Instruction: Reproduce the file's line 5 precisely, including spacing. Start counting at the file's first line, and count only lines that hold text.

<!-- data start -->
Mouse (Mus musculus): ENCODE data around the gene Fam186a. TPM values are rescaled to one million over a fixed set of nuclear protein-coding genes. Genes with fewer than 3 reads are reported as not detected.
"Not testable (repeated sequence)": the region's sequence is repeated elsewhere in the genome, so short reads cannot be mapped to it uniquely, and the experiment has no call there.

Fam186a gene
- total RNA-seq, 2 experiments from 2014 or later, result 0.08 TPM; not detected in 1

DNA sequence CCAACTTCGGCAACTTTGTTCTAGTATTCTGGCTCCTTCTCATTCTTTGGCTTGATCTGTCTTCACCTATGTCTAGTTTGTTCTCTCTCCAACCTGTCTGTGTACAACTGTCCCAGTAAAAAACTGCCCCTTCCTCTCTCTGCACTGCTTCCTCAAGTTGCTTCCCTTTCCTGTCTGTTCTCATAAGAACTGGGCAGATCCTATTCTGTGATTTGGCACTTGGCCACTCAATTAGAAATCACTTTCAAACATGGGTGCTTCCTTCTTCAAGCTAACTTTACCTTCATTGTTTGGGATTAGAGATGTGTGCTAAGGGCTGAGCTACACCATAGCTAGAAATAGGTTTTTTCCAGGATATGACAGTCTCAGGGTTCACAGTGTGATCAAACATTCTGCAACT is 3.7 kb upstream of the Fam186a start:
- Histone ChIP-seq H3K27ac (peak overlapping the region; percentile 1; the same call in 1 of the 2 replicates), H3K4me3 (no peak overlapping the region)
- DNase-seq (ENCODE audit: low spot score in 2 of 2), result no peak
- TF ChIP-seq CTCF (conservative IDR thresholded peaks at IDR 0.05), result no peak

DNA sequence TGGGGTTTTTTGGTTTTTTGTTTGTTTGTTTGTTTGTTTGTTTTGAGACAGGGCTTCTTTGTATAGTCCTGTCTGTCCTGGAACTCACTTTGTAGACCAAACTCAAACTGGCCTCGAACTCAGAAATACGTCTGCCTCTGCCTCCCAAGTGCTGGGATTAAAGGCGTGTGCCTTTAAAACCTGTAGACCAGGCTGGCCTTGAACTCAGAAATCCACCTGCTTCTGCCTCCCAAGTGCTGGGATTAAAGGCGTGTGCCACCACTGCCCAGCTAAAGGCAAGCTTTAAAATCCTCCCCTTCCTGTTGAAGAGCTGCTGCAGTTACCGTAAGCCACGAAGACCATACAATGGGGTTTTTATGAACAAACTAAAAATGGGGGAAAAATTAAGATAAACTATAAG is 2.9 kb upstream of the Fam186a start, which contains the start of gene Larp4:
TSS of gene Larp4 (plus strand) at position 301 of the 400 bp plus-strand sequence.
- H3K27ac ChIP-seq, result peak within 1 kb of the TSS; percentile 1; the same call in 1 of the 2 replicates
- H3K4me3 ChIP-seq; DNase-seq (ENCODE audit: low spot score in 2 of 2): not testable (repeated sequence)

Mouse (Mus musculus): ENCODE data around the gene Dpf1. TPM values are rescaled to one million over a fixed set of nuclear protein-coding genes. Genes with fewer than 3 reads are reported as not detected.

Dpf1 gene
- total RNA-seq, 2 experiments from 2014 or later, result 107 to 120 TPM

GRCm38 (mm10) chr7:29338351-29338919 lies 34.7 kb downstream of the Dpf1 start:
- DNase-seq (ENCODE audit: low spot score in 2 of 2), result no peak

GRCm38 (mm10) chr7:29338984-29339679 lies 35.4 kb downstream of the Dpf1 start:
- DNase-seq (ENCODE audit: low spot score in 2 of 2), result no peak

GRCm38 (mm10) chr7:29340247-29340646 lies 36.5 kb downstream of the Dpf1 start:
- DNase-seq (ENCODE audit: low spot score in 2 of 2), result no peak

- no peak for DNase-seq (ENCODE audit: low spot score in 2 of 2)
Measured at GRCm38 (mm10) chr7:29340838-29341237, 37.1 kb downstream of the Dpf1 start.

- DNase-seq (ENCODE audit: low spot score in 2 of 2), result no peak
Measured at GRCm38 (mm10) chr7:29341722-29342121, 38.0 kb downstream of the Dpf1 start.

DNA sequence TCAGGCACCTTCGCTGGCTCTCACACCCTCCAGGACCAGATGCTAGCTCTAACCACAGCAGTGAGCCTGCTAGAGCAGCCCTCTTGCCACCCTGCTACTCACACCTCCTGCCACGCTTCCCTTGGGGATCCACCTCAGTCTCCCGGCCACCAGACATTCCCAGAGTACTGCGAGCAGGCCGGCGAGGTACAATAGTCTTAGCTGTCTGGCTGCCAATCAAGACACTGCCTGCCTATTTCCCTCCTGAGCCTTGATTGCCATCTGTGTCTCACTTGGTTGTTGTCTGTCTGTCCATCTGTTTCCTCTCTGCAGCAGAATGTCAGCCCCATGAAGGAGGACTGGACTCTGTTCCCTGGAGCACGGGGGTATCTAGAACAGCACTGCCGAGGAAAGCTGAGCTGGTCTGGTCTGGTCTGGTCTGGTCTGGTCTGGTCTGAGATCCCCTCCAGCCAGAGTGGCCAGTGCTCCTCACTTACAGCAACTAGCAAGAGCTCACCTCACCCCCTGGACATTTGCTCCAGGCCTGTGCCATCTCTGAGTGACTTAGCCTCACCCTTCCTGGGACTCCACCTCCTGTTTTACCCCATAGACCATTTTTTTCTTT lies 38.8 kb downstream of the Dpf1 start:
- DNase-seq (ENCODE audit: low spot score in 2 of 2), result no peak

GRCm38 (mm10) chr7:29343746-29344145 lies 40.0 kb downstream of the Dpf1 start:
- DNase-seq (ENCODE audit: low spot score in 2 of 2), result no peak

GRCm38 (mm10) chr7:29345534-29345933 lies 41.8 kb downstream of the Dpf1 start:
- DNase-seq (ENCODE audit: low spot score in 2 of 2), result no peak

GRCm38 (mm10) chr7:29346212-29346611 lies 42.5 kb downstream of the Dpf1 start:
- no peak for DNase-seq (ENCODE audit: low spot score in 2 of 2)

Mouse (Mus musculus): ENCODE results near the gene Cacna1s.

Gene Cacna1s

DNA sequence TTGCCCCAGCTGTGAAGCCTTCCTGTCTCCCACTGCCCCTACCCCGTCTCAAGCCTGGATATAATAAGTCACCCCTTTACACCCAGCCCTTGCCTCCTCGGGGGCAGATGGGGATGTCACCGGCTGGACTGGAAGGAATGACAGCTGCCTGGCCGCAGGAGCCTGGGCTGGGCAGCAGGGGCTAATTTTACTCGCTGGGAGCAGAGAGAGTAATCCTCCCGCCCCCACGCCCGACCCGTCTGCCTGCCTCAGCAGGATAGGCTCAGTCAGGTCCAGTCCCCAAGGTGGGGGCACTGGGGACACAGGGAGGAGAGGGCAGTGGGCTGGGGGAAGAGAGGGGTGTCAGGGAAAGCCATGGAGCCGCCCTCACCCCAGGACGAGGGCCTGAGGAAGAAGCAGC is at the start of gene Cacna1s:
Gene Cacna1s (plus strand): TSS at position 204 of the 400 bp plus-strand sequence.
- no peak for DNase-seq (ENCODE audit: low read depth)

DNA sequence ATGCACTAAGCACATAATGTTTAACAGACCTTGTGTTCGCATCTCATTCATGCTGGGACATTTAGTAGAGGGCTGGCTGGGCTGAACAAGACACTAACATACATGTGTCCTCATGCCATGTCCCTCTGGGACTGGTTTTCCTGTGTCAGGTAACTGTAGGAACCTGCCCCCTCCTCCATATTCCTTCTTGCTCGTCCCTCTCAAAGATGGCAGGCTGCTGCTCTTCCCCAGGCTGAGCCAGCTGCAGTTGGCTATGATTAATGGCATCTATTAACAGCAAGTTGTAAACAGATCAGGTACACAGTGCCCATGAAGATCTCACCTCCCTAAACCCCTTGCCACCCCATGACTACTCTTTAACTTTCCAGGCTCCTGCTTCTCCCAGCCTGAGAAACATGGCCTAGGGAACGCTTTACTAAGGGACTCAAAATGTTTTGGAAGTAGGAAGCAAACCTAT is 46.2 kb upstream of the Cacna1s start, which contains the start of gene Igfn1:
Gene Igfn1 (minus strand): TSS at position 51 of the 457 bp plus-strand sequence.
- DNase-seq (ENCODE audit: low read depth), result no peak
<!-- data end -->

DNA sequence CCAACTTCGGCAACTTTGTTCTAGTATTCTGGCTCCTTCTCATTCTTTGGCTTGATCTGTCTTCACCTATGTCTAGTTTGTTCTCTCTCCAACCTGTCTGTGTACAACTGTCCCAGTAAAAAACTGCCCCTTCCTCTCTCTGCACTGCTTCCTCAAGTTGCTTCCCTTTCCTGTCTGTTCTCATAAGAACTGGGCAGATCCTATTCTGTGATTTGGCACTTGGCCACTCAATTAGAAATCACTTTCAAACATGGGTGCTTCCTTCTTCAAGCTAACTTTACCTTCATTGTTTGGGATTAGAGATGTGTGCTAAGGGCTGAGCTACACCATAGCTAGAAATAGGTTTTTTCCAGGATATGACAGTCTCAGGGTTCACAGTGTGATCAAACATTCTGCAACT is 3.7 kb upstream of the Fam186a start: